About 20 percent of U. S. workers have to work night shifts, resulting in serious consequences such as insomnia, fatigue, reduced alertness, impaired performance, gastrointestinal disturbances, and reduced job and public safety. These problems occur because the circadian clocks of the workers do not usually phase shift (reset) to adjust to the night work, day sleep schedule. Therefore, workers are forced to work during the """"""""wrong"""""""" phase of their circadian rhythms, when they are the most sleepy, inefficient, and prone to accidents, and to try to sleep during the day, again during the """"""""wrong"""""""" phase, which results in disrupted, shortened sleep and chronic sleep deprivation. We propose to test interventions which are designed to phase delay the circadian clock (set it later) so that circadian rhythms have a more appropriate phase relationship to night work and daytime sleep. These interventions will be tested in a simulated night shift protocol using a schedule which is common in nursing and industry (5 consecutive 8-hr night shifts). The interventions will be: 1) a very dark bedroom and a fixed 7-hr dark time for sleep at home after each night shift, 2) wearing dark goggles on the way home after night work, 3) taking melatonin at bedtime before daytime sleep and 4) intermittent bright light during the night shift. The interventions have been designed to take minimal effort by the subjects, so that they would be feasible for real shift workers, yet be strong enough to significantly improve night work performance and daytime sleep. Several combinations of these 4 interventions will be tested. The outcome measures will be: 1) circadian phase (from the circadian rhythm of endogenous melatonin secretion), 2) daytime sleep duration (from wrist activity monitors and sleep logs) and 3) night work sleepiness and performance (evaluated with a computer administered test battery). The goal is to advise shift workers and their employers about the relative benefits of the various combinations of interventions.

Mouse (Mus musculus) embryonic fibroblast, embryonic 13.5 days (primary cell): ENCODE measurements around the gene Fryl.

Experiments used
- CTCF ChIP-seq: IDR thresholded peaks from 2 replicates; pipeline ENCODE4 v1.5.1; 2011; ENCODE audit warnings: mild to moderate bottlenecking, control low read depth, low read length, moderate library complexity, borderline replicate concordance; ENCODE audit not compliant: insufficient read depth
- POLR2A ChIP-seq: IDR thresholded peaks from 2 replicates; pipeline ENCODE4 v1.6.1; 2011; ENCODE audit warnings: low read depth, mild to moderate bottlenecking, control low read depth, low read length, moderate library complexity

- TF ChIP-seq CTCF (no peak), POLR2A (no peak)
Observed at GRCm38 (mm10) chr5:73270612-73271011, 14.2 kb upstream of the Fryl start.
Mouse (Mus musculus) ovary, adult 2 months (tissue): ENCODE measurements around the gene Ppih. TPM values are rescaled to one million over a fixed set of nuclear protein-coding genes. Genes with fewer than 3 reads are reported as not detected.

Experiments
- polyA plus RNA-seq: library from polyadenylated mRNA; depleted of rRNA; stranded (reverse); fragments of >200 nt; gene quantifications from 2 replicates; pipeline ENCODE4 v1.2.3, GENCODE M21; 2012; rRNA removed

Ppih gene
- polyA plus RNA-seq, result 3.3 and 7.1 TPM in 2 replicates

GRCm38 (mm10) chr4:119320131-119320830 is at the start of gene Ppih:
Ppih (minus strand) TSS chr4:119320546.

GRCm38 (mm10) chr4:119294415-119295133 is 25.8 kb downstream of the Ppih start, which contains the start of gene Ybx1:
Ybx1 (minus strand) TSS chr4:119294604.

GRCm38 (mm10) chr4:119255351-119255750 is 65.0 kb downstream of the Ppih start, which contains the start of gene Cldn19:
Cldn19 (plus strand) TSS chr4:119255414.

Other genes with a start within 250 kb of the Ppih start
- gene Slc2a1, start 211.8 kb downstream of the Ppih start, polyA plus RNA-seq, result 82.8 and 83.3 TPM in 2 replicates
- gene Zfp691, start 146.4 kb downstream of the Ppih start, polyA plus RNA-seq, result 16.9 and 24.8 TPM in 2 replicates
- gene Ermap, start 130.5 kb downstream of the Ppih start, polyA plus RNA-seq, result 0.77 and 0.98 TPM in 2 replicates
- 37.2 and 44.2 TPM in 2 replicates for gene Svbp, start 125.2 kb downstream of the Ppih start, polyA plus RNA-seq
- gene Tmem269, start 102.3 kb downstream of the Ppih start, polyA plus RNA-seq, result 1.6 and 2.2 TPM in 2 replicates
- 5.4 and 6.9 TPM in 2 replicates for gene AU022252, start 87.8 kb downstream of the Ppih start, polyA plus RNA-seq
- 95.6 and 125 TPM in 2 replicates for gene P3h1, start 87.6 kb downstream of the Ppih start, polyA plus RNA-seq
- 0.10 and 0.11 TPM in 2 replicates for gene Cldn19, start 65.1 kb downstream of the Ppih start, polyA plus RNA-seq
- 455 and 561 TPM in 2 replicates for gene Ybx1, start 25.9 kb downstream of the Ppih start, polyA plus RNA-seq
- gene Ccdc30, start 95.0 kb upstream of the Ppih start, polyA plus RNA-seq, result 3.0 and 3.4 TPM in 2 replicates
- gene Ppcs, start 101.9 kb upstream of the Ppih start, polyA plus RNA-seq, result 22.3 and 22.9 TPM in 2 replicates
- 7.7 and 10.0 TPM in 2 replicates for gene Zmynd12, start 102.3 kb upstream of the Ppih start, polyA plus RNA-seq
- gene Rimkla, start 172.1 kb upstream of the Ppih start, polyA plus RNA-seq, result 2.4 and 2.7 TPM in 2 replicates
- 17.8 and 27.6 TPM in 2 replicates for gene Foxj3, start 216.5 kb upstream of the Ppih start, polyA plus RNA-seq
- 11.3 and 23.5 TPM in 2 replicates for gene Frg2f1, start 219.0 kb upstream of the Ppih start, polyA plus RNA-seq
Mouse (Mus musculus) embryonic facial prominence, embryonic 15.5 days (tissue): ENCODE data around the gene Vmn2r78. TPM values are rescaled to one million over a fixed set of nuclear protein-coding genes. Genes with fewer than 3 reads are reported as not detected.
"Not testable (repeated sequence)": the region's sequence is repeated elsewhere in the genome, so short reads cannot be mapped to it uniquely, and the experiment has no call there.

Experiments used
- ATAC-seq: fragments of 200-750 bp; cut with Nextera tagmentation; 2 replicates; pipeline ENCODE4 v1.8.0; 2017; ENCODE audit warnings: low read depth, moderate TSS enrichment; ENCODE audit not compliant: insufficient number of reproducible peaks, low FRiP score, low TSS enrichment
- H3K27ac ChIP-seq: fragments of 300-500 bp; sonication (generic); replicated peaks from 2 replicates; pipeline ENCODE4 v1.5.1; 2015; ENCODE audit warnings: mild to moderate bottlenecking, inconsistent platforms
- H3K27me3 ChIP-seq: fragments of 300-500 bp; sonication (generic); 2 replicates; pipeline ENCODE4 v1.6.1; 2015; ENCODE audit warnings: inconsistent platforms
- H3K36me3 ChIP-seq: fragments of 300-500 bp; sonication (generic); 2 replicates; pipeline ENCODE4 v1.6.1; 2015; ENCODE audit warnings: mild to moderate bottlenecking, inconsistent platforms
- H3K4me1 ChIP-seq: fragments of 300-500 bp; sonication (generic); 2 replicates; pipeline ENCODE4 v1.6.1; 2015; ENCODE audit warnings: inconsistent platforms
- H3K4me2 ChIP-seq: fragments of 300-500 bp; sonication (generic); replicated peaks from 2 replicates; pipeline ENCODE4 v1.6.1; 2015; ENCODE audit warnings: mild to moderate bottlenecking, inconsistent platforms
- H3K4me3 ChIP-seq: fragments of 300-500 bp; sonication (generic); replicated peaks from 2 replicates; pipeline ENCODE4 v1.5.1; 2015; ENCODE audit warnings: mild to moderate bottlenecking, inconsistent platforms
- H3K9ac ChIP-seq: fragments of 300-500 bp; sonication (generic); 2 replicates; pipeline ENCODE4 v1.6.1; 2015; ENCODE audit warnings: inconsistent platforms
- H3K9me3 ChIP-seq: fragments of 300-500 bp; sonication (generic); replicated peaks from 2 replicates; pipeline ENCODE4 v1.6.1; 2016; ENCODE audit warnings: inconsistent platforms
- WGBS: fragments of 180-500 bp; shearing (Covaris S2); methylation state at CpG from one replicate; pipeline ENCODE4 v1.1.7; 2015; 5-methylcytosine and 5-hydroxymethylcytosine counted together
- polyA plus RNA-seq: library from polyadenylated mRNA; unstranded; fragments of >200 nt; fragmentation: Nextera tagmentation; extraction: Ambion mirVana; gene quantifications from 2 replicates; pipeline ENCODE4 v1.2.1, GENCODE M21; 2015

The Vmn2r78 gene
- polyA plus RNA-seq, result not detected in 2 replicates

National Institute of Health (NIH)
National Institute for Occupational Safety and Health (NIOSH)
Research Project (R01)
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Special Emphasis Panel (ZOH1-MJG (08))
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Newhall, Jim
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Rush University Medical Center
United States
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Smith, Mark R; Eastman, Charmane I (2012) Shift work: health, performance and safety problems, traditional countermeasures, and innovative management strategies to reduce circadian misalignment. Nat Sci Sleep 4:111-32
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